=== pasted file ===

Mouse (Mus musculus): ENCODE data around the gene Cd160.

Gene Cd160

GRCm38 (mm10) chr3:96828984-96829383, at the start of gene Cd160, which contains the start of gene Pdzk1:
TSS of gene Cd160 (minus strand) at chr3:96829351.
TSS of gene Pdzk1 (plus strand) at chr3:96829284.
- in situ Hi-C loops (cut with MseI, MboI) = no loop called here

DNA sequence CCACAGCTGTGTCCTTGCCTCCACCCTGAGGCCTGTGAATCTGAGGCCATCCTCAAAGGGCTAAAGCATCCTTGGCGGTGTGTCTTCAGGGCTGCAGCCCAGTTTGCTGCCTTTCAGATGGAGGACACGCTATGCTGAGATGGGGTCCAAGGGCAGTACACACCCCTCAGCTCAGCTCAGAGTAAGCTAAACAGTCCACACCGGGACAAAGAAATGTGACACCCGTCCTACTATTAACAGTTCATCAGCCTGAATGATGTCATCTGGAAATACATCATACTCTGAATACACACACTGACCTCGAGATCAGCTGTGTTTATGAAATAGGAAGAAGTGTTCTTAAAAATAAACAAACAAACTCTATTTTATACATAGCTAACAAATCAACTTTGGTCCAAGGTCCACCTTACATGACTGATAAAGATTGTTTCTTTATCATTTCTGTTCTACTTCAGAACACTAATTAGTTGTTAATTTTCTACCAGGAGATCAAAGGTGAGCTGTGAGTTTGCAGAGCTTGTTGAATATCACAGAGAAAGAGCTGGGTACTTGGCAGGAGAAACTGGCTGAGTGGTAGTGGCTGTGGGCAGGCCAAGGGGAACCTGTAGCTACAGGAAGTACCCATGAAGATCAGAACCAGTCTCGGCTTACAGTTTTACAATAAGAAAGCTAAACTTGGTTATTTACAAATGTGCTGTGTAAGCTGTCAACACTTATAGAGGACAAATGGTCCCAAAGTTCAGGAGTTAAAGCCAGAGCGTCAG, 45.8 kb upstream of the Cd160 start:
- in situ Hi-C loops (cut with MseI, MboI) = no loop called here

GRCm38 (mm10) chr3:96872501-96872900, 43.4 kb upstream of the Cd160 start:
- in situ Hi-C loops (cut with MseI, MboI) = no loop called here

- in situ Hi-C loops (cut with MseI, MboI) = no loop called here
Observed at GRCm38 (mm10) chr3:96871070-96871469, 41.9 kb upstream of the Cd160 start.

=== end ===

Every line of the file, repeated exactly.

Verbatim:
Mouse (Mus musculus): ENCODE data around the gene Cd160.

Gene Cd160

GRCm38 (mm10) chr3:96828984-96829383, at the start of gene Cd160, which contains the start of gene Pdzk1:
TSS of gene Cd160 (minus strand) at chr3:96829351.
TSS of gene Pdzk1 (plus strand) at chr3:96829284.
- in situ Hi-C loops (cut with MseI, MboI) = no loop called here

DNA sequence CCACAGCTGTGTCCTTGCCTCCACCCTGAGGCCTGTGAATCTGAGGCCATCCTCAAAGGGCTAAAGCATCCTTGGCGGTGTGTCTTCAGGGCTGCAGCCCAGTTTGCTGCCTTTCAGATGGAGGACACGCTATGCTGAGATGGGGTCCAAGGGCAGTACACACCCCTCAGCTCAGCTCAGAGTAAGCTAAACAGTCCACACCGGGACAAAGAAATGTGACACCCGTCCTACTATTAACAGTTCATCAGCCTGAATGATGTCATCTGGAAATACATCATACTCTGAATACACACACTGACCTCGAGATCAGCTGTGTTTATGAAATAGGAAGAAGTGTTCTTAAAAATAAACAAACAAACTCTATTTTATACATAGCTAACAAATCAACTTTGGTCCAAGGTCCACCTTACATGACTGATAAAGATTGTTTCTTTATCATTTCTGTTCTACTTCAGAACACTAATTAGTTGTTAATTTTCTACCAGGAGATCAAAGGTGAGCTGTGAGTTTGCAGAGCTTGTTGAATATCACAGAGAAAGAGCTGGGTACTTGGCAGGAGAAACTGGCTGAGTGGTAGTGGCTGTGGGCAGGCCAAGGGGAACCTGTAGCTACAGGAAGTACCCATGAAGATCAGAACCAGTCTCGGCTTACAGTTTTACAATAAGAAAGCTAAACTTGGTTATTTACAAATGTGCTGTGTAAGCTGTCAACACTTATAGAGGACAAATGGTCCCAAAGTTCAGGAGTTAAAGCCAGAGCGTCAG, 45.8 kb upstream of the Cd160 start:
- in situ Hi-C loops (cut with MseI, MboI) = no loop called here

GRCm38 (mm10) chr3:96872501-96872900, 43.4 kb upstream of the Cd160 start:
- in situ Hi-C loops (cut with MseI, MboI) = no loop called here

- in situ Hi-C loops (cut with MseI, MboI) = no loop called here
Observed at GRCm38 (mm10) chr3:96871070-96871469, 41.9 kb upstream of the Cd160 start.